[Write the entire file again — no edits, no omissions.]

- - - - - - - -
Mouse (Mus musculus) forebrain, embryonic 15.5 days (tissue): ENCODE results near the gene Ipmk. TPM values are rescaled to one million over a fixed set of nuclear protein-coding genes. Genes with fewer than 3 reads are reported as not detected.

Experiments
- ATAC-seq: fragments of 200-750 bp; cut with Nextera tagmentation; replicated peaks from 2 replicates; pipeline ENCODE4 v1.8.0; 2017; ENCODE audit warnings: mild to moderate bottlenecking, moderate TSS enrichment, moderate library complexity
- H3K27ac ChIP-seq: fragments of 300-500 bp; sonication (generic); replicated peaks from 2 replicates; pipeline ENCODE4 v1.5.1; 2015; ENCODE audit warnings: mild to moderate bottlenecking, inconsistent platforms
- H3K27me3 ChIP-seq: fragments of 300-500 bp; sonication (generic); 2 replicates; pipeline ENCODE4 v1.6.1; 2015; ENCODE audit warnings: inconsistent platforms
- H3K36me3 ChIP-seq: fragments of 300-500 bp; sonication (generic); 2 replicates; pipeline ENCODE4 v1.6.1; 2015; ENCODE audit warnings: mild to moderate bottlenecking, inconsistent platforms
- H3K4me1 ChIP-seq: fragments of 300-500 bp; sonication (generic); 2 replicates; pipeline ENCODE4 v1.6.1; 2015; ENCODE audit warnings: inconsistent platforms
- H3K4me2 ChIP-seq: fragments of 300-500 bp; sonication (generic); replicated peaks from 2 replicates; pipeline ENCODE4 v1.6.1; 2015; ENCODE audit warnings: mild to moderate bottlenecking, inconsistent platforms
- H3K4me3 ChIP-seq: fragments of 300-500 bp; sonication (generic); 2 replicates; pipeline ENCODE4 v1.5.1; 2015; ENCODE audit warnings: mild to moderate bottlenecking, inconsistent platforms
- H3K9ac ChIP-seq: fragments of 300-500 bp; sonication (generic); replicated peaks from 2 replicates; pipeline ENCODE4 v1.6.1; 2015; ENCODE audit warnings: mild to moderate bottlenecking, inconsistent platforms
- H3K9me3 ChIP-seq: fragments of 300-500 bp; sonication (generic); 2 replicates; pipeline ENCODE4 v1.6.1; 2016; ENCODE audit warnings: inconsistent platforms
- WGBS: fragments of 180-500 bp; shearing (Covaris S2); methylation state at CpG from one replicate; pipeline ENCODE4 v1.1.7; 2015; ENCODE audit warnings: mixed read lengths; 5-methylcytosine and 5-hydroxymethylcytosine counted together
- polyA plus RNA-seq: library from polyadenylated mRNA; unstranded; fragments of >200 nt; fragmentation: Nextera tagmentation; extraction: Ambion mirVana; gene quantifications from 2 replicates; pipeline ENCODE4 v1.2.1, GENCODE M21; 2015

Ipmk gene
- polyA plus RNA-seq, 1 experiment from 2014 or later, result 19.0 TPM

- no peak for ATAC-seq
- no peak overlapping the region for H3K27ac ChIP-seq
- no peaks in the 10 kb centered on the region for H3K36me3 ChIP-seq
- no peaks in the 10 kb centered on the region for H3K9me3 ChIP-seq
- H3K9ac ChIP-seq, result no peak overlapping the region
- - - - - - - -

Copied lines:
Mouse (Mus musculus) forebrain, embryonic 15.5 days (tissue): ENCODE results near the gene Ipmk. TPM values are rescaled to one million over a fixed set of nuclear protein-coding genes. Genes with fewer than 3 reads are reported as not detected.

Experiments
- ATAC-seq: fragments of 200-750 bp; cut with Nextera tagmentation; replicated peaks from 2 replicates; pipeline ENCODE4 v1.8.0; 2017; ENCODE audit warnings: mild to moderate bottlenecking, moderate TSS enrichment, moderate library complexity
- H3K27ac ChIP-seq: fragments of 300-500 bp; sonication (generic); replicated peaks from 2 replicates; pipeline ENCODE4 v1.5.1; 2015; ENCODE audit warnings: mild to moderate bottlenecking, inconsistent platforms
- H3K27me3 ChIP-seq: fragments of 300-500 bp; sonication (generic); 2 replicates; pipeline ENCODE4 v1.6.1; 2015; ENCODE audit warnings: inconsistent platforms
- H3K36me3 ChIP-seq: fragments of 300-500 bp; sonication (generic); 2 replicates; pipeline ENCODE4 v1.6.1; 2015; ENCODE audit warnings: mild to moderate bottlenecking, inconsistent platforms
- H3K4me1 ChIP-seq: fragments of 300-500 bp; sonication (generic); 2 replicates; pipeline ENCODE4 v1.6.1; 2015; ENCODE audit warnings: inconsistent platforms
- H3K4me2 ChIP-seq: fragments of 300-500 bp; sonication (generic); replicated peaks from 2 replicates; pipeline ENCODE4 v1.6.1; 2015; ENCODE audit warnings: mild to moderate bottlenecking, inconsistent platforms
- H3K4me3 ChIP-seq: fragments of 300-500 bp; sonication (generic); 2 replicates; pipeline ENCODE4 v1.5.1; 2015; ENCODE audit warnings: mild to moderate bottlenecking, inconsistent platforms
- H3K9ac ChIP-seq: fragments of 300-500 bp; sonication (generic); replicated peaks from 2 replicates; pipeline ENCODE4 v1.6.1; 2015; ENCODE audit warnings: mild to moderate bottlenecking, inconsistent platforms
- H3K9me3 ChIP-seq: fragments of 300-500 bp; sonication (generic); 2 replicates; pipeline ENCODE4 v1.6.1; 2016; ENCODE audit warnings: inconsistent platforms
- WGBS: fragments of 180-500 bp; shearing (Covaris S2); methylation state at CpG from one replicate; pipeline ENCODE4 v1.1.7; 2015; ENCODE audit warnings: mixed read lengths; 5-methylcytosine and 5-hydroxymethylcytosine counted together
- polyA plus RNA-seq: library from polyadenylated mRNA; unstranded; fragments of >200 nt; fragmentation: Nextera tagmentation; extraction: Ambion mirVana; gene quantifications from 2 replicates; pipeline ENCODE4 v1.2.1, GENCODE M21; 2015

Ipmk gene
- polyA plus RNA-seq, 1 experiment from 2014 or later, result 19.0 TPM

- no peak for ATAC-seq
- no peak overlapping the region for H3K27ac ChIP-seq
- no peaks in the 10 kb centered on the region for H3K36me3 ChIP-seq
- no peaks in the 10 kb centered on the region for H3K9me3 ChIP-seq
- H3K9ac ChIP-seq, result no peak overlapping the region